David Chavern, president & CEO of the Newspaper Association of America, recently penned an opinion piece on Digiday entitled Ad blocking threatens democracy. The convoluted logic in this article illustrates a big part of why newspapers and other many news publishers continue to struggle.
It suggests that users — and their increased use of ad blockers on publishers’ websites — are the main problem, an assertion that places blame squarely on the people that publishers used to call customers and charges them with freeloading, a nice word for stealing. (We already know how well that course of action worked for the music industry.)
Pointing fingers at users is convenient because it absolves from responsibility the publishers themselves who often make a crap product no one is willing to pay for and who pollute good content and destroy UX with more ads than a NASCAR stock car.
And people are just sick of it. (Cue Twister Sister.)
The solution — if there is one — lies not in asking, “What do newspapers (or local TV news programs, etc.) look like in the 21st Century?” The solution lies in asking, “What does a news organization (local, national, international) look like in the 21 Century?” The latter is question is not predisposed to a particular media solution.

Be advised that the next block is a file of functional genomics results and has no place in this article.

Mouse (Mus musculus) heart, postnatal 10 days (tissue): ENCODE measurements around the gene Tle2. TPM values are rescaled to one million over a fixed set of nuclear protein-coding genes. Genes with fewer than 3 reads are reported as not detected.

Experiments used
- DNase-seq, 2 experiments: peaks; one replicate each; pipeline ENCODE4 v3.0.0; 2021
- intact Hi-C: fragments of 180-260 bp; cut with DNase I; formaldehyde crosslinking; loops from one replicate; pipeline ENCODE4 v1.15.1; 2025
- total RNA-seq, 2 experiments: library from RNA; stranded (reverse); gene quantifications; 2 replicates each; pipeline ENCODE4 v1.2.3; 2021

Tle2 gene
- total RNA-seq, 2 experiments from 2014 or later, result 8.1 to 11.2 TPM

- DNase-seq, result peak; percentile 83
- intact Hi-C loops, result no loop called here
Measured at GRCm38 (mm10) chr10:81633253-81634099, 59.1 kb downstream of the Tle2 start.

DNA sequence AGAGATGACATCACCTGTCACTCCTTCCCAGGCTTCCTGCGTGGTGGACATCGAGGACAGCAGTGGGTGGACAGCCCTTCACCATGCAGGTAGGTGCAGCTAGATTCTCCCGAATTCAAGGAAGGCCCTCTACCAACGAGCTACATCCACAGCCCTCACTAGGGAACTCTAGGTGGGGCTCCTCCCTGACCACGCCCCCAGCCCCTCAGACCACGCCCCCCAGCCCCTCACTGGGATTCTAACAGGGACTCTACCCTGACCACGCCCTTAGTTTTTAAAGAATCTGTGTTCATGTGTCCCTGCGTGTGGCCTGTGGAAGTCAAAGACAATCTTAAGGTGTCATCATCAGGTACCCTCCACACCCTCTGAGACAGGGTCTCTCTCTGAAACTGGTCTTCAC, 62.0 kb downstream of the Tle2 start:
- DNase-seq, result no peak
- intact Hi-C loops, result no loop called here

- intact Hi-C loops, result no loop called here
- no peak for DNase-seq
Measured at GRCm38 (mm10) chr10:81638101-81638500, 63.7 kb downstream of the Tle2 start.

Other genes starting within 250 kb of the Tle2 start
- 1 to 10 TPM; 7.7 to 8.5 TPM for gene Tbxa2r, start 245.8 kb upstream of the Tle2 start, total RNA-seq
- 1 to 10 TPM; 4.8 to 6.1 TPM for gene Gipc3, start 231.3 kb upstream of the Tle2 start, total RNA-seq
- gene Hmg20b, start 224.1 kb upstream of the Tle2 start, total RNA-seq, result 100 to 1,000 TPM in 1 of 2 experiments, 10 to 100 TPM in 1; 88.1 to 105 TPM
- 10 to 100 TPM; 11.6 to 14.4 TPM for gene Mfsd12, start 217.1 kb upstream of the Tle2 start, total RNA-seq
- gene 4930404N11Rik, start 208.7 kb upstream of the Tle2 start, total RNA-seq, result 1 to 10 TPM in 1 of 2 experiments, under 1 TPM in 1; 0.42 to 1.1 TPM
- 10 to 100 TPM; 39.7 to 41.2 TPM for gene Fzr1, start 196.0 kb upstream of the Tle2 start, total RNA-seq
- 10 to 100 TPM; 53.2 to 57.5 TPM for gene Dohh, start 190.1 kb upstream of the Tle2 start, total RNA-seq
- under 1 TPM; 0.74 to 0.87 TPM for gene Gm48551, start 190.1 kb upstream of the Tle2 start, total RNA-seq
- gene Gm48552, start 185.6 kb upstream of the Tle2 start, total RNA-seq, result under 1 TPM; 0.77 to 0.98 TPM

Answer this question correctly and then you can have discussions about content delivery mechanisms and monetization strategies, things which must first account for the needs/wants of the end user rather than the advertisers.
Netflix, Hulu, Amazon Prime, and HBO have proven that people will pay for quality content they can’t get anywhere else. So does such a thing translate to news? I don’t know.
It could be that news is now so ubiquitous that people will no longer pay for it regardless of its “quality.” And if that’s truly the case, then it’s time publishers stop pretending the ship isn’t sinking and start looking for lifeboats.